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Has China's Steel Output Peaked?
BY GLENN DYER - 14/12/2016 | VIEW MORE ARTICLES BY GLENN DYER

Is this as good as it will get for Chinese steel mill demand, and in turn for the prices of iron ore, coking coal and the return of the commodity price boom?

November’s production data for crude steel output could very well be telling us that 2017 will be a tougher year than the surprisingly frothy closing months of 2016.

Analysts made a big thing of the 5% jump in crude steel production, to 66.29 million tonnes in China last month from November 2015.

Reuters and other pointed out the 5% rise year on year in November was the fastest growth in output for two years, but there was an easy explanation for that.

The November 2015 figure of 63.15 million tonnes was the lowest monthly figure in the year outside of February when crude steel production fell to 61.9 million tonnes because of the impact of the Lunar New Year.

If you average output across January (more than 68 million tonnes) you get a monthly figure of around 65 million tonnes. That’s not far short of November 2015’s figure.

The 66.29 million tonnes for last month was down noticeably from the near record 68.51 million tonnes in October and the lowest since the weak figures for January and February when production averaged just over 60 million tonnes for each month.

In fact Chinese crude steel production has been gradually easing since peaking in May of this year at more than 70.5 million tonnes. That slow slide has had no impact on global iron ore or coking coal prices.

In fact the prices for both have soared since May - hard coking call peaking at more than $US300 a tonne (now around $US280) and iron ore peaking this month at more than $US82 a tonne.

Total output for the first 11 months of 2016 edged up 1.1% to 738.94 million tonnes.

In 2015, China’s output dropped for the first time since 198, to just over 803 million tonnes, from the record 822.75 million in 2014, as weak metal prices and a government clampdown on excess capacity forced plants to shut or suspend operations. To maintain that 1% rise crude steel production will have to top 811 million tonnes this year, with December production coming in at 70 million tonnes or more - a big ask given the slide in output since May.

Shanghai rebar futures (that’s reinforcing bars, the best indicator of pricing in China with its current construction surge) have surged 95% percent this year.

That looks like continuing into 2017 when the price surge will ease simply as the comparative base changes gradually to weeks and months this year when prices soared. Even though prices for steel products have risen sharply, the monthly investment figures for November showed more signs of real estate investment slowing.

The National Australia Bank pointed out last night in a note on China’s November data flow that the country’s “fixed asset investment recorded slightly weaker growth in November – which may mark the end of the modest recovery in investment from the weak levels mid-year. Investment in real estate was marginally weaker, house sales recorded the lowest rate of growth this year and monthly growth in house prices slowed. That said, it is too early to know if the policy restrictions on the housing market are having an effect.”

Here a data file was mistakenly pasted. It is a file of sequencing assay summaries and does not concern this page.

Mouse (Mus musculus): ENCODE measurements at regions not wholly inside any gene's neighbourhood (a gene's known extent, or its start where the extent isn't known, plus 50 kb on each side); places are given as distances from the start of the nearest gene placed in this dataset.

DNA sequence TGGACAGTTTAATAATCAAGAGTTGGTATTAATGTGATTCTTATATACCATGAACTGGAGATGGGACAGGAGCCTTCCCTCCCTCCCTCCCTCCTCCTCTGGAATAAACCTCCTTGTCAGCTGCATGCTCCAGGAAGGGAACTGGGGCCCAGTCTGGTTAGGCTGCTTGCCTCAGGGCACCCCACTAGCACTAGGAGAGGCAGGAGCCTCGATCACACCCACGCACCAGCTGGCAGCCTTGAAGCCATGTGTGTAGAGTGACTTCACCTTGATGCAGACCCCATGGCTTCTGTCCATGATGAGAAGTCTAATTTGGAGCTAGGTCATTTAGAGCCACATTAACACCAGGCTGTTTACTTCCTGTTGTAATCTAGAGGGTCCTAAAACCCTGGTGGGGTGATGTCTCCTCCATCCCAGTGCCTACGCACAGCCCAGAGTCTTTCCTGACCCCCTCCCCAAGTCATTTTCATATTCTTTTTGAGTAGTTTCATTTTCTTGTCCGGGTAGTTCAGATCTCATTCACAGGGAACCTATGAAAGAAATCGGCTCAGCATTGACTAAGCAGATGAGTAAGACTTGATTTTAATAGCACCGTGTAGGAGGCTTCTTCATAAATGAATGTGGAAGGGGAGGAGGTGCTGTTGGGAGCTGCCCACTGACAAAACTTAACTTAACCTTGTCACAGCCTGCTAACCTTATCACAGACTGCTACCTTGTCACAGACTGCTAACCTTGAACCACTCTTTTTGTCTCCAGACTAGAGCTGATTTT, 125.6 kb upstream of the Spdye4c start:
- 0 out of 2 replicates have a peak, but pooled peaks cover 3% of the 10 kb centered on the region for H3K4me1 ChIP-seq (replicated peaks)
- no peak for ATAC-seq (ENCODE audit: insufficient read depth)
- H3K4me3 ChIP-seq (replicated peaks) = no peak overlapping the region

But it is something to keep in mind as we head into our end of year break.

But one small positive is the continuing smog problems in northern China because of the cold winter. The government is trying to boost production of thermal coal to put a lid on prices and maintain electricity supplies at a time when demand for power is booming (up 7% in November year on year and the fastest growth rate so far in 2016).

There are stories of the government tying to control pollution by restricting the movement of coal trucks and other measures - all of which point to continuing solid prices for thermal coal out into the early months of the second quarter of next year.

Reuters reported that “Beijing’s environmental watchdog is considering a ban on the use of trucks to transport coal and closing coal storage facilities in Tianjin, one of China’s busiest ports, a researcher with the agency said, in what would be a drastic move to tackle smog." Reuters says 100 million tonnes of coal a year flows through the port from Inner mongolia and from offshore (from Australia for example). It is also the major destination for iron ore shipments.

Reuters said the sort of measures being contemplated could see 43 million tonnes of coal a year forced to other Chinese ports from Tianjin. There was no mention when this would happen (and if it would occur), but the pollution in the city is very high.

Such a move would boost coal prices for a while and lift costs in the longer term because of the added charges for sourcing it from other ports.


View More Articles By Glenn Dyer

Glenn Dyer has been a finance journalist and TV producer for more than 40 years. He has worked at Maxwell Newton Publications, Queensland Newspapers, AAP, The Australian Financial Review, The Nine Network and Crikey.

At the AFR he was a finance writer, Finance Editor, News Editor and Chief of Staff. At the Nine Network he was supervising producer of Business Sunday for more than 16 years. He has also written for other online and analogue print publications here and overseas.



 

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